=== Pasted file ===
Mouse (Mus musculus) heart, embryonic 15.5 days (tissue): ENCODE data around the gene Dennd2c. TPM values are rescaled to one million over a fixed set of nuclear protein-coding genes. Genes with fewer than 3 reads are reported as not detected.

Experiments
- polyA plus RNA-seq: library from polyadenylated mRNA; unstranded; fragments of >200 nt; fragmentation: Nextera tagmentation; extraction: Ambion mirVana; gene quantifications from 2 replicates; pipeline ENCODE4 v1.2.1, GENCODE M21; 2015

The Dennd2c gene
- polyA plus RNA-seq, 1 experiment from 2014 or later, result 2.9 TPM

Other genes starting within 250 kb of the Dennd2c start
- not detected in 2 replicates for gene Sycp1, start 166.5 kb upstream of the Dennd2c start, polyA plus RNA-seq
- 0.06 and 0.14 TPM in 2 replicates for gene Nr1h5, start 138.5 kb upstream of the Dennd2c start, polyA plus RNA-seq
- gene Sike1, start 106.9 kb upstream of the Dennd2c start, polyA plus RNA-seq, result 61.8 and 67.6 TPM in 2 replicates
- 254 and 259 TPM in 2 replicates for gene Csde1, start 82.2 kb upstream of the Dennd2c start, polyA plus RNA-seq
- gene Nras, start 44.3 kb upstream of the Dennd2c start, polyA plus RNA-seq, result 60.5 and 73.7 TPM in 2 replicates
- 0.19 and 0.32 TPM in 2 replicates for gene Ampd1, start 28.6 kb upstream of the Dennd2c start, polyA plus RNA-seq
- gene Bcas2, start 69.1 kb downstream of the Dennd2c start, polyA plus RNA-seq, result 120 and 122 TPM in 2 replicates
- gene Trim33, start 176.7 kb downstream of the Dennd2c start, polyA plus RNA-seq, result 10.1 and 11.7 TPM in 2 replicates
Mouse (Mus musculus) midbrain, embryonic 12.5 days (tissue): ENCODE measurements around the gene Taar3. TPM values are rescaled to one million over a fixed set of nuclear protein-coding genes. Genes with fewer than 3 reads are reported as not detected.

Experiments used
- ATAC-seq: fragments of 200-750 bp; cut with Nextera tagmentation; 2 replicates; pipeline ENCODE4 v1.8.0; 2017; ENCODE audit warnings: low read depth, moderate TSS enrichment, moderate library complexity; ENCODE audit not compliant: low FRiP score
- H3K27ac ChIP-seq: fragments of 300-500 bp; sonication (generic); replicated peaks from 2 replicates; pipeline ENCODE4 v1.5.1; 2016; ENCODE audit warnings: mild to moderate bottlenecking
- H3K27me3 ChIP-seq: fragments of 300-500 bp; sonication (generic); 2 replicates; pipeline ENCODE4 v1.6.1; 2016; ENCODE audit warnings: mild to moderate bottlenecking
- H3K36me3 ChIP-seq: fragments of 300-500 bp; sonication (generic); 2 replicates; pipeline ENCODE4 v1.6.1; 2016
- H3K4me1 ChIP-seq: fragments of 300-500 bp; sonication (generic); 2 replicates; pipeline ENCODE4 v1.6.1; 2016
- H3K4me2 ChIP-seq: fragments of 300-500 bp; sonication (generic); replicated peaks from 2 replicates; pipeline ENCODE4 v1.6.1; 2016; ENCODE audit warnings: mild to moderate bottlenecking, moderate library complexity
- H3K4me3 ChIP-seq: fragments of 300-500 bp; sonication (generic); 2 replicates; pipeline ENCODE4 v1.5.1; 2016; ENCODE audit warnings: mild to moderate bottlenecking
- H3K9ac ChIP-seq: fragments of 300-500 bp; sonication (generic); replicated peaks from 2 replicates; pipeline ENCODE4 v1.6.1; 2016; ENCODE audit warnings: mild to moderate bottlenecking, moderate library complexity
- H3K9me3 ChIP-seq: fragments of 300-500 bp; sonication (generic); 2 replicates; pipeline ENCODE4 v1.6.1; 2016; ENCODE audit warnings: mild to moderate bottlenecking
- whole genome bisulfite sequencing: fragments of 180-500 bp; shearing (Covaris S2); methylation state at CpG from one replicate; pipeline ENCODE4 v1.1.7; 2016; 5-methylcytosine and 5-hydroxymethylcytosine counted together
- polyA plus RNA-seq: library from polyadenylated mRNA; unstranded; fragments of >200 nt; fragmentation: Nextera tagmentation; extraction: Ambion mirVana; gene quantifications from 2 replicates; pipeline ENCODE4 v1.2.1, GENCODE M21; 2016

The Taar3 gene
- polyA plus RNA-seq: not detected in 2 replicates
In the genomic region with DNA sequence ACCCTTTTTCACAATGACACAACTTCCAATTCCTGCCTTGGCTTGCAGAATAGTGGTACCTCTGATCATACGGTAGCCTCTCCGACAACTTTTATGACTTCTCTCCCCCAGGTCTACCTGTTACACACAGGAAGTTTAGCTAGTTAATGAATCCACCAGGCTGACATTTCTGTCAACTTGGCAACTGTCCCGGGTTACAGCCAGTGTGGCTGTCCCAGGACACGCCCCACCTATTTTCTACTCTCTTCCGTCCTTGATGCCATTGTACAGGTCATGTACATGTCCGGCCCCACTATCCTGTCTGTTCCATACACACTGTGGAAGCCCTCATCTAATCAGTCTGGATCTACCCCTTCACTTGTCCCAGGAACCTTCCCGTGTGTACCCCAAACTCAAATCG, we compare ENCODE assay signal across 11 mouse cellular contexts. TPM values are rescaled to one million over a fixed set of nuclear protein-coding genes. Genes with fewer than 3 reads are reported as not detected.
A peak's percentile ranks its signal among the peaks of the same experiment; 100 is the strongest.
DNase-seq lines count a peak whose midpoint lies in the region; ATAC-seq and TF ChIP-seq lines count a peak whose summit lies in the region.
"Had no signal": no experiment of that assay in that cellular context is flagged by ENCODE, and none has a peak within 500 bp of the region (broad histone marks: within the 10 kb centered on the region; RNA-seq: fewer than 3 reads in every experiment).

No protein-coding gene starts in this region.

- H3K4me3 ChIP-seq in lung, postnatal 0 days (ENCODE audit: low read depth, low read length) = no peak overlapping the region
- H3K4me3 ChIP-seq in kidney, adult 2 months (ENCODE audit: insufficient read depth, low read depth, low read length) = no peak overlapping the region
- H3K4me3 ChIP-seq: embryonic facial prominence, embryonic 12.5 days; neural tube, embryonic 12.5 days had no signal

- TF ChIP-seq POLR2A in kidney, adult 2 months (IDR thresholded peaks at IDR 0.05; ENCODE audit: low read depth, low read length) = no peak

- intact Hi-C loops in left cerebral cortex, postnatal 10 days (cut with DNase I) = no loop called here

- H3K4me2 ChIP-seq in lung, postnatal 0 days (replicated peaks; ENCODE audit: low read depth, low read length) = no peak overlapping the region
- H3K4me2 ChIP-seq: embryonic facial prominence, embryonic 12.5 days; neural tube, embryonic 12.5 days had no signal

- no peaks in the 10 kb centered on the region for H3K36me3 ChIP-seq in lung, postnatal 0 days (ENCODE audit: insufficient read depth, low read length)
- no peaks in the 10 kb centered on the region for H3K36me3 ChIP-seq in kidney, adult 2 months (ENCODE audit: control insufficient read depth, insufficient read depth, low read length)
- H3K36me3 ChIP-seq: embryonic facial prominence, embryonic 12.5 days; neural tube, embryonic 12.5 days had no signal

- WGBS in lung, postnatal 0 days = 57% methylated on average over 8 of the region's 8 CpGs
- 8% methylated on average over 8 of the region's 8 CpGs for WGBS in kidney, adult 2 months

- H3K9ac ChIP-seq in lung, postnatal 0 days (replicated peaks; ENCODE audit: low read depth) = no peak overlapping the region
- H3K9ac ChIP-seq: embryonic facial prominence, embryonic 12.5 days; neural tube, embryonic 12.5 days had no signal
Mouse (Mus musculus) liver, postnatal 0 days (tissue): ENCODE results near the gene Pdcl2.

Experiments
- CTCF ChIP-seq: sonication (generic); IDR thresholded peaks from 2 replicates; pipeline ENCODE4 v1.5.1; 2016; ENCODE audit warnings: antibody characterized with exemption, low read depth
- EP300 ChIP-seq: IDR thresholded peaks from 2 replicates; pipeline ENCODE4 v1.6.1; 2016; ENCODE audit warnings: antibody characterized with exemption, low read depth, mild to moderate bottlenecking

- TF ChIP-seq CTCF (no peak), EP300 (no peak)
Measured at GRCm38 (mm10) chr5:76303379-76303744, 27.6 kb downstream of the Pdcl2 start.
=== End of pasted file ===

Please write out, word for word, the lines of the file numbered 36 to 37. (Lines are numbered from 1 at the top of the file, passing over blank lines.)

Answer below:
- H3K4me3 ChIP-seq in kidney, adult 2 months (ENCODE audit: insufficient read depth, low read depth, low read length) = no peak overlapping the region
- H3K4me3 ChIP-seq: embryonic facial prominence, embryonic 12.5 days; neural tube, embryonic 12.5 days had no signal